coach battery question

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New member
May 29, 2019
Hey Everyone!

So over the last week or two my coach battery has slowly gotten worse and doesn't hold much of a charge anymore. Which is to be expected since it's 6 years old and I've been using it a lot lately. :)

This weekend I bought a new AGM battery and hooked it up. My interior panel showed 3/4 charge and I walked away, thinking that was that. Then yesterday when I went back to the coach for the first time since I hooked it up, it was DEAD. Not a flicker from an interior light. It occurred to me when I hooked it up that I put it in the wrong way. The coach builder, in their helpful wisdom, decided it wasn't necessary to mark the leads. Here is what I've got:

- Three black cables that go to one post.
- A single white cable that goes to the other post.

With only that to go by, which would you guess is positive, and which negative?

Yes, I could take the battery out and flip it around, but (a) that's hard. It weighs 50 lbs. and you lose finger skin getting it in the box, and (b) if it's in the right way and I messed something up, I don't want to make it worse by putting it in the wrong way. Yeah, I checked all the circuit breakers and nothing got tripped. Also, I drove the rig 15 miles after I first hooked it up and still got zero power to the smallest light. I freaked out and just unhooked the battery.

(If it's in the wrong way, that doesn't solve the mystery as to why the inside power meter suggested the battery was 3/4 full when I originally hooked it up. Unless a fresh battery can just do that, even if the polarity's reversed.)

Thanks in advance for any/all opinions!



Well-known member
Sep 14, 2009
Cedar City, UT
When you buy a new battery it is fully charged,( or should be) that's what you were reading.. Then you killed it from there...Remove the battery and charge it fully ,Figure out what the wires are by choosing one and trace it to a frame grounding point, that's half the battle.. Now place the battery in the tray so the ground strap will reach the negative post.. The rest should be obvious.. (If not you need help) >>>Dan


Well-known member
Nov 17, 2018
Albuquerque, NM
There are a lot of unknowns here.

Unhooked, does the battery show any voltage with a voltmeter?  "Everything dead" could be a dead battery, or a popped main breaker or fuse.  Or even a mis-tightened cable termination.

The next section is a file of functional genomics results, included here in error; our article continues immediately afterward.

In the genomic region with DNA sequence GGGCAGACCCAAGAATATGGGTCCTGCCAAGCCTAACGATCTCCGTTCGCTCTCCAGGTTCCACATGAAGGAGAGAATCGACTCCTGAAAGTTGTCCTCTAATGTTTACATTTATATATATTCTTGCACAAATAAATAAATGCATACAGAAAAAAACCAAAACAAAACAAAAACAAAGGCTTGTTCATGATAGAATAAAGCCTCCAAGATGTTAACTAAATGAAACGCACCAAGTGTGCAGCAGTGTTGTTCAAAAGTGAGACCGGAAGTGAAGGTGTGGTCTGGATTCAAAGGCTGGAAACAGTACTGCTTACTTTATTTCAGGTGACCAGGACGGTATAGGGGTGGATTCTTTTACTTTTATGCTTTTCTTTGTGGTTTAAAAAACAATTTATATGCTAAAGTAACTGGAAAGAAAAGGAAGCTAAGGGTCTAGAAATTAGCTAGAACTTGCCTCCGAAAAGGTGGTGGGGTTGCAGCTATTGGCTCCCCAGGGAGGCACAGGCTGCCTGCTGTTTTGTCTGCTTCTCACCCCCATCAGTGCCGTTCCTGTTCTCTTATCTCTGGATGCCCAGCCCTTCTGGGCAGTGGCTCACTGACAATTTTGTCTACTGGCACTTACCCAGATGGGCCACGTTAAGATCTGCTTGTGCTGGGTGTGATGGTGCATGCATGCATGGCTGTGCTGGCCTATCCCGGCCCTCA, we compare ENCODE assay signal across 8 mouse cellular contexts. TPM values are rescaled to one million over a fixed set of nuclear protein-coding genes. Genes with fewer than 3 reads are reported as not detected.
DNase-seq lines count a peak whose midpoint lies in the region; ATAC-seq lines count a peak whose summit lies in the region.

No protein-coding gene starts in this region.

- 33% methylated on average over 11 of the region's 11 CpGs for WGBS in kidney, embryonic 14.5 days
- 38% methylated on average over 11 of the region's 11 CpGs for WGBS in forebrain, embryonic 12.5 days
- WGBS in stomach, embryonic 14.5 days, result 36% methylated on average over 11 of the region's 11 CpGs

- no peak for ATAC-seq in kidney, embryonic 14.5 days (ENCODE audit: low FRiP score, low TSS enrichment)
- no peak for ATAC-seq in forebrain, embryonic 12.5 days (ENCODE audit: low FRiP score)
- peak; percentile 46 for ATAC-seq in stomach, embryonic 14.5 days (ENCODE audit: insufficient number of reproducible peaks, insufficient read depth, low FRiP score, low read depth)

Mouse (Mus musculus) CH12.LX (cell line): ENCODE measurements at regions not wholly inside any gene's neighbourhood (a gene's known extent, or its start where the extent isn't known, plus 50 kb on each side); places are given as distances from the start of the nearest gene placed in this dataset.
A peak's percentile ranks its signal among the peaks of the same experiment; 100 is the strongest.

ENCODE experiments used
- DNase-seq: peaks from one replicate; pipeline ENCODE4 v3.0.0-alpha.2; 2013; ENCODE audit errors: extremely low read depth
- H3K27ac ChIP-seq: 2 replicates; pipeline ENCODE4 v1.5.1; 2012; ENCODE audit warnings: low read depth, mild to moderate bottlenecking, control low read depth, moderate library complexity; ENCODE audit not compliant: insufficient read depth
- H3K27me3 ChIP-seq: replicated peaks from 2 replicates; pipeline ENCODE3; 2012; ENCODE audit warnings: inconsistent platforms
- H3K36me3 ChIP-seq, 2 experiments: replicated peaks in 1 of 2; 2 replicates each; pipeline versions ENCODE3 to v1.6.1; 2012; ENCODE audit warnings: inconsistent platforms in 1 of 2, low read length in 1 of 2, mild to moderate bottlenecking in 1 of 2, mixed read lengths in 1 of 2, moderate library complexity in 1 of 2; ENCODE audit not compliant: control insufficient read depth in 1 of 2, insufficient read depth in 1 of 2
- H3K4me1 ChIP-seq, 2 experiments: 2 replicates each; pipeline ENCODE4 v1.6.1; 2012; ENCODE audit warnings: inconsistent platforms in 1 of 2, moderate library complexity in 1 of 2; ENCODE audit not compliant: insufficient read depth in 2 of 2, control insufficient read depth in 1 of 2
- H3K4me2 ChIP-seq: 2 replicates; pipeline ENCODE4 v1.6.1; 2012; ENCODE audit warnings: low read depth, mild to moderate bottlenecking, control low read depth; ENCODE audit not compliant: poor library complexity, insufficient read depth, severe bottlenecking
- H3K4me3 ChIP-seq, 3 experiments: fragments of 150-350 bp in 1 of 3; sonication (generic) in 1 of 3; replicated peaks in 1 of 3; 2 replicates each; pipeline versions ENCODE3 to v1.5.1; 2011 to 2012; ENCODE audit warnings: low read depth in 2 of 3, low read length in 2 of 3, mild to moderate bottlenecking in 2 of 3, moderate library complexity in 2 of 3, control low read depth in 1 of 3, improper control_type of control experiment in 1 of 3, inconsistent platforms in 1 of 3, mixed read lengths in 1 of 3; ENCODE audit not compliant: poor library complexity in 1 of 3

Usually when presented with black and white wires in RV, white is negative and black is positive.  But you should prove that by ohming each to chassis ground and see which one is a dead short.

Fall back and regroup.  Make believe you're starting from ground zero and reaccomplish the installation, testing as you go.

Mark B.
Albuquerque, NM


Arch Hoagland

Well-known member
Jul 11, 2014
Clovis California
I would assume the three wires went to the positive terminal. 

However I myself wouldn't connect them until I did a resistance check on the wires. I would measure the resistance to ground on the single cable and also on all the other cables.

There should be zero resistance to ground on the negative cable.

What year make and model RV do you have?

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Well-known member
May 7, 2015
Western Kentucky
Welcome to the Forum!

Your battery cables - one goes to the ground - chassis - nearest metal part and is the negative.  One (probably with 3 wires) goes to the fuse box, levelers, slide outs, etc.  Check ohms between ground and each battery cable.  The zero ohm terminal is ground.

Before reattaching any cables, read the battery voltage.  A fully charged battery should read 12.6V.  A reading of 12.0V is a nearly depleted battery. 

Reattach the cables.  Do interior lights work?  Plug into shore power if possible.  Check voltage at the battery.  Do interior lights work?
If the converter is working. you should have interior lights when on shore power.  If the battery reads 13.6V or higher, then the converter is sending power to the battery.  If the battery reading is the same as before, then converter power is not reaching the battery.

If the battery was indeed connected backwards, there are fuses on the converter that should blow to protect the converter.  These are physically located on the converter.  Correcting wiring and replacing fuses may get you going.

It may be the converter is not functioning, and may be the cause of the old battery not getting charged.  This could be several things including a breaker feeding the converter is tripped, the fuses mentioned above, loose wiring or a bad converter.

Good luck in your search.

Gary RV_Wizard

Site Team
Feb 2, 2005
West Palm Beach, FL
From your description, I would not necessarily conclude the battery is hooked up wrong. In fact, I doubt it, since your interior display showed a valid reading.  Many RVs have reverse polarity protection on the converter/charger anyway, blowing a pair of fuses if hot & ground are reversed.  You may have a short, or possibly just a broken wire somewhere.

Check the cables to be sure - the 3 go to the positive terminal.  Also check the converter/charger to see if it has a pair of fuses (usually 30A) for reverse polarity.  Then recharge the battery, preferably with an external charger (leave the cables disconnected if you have another charger). 

You checked circuit breakers, but those are nearly always strictly for 120v power. Your 12v circuits typically have fuses.
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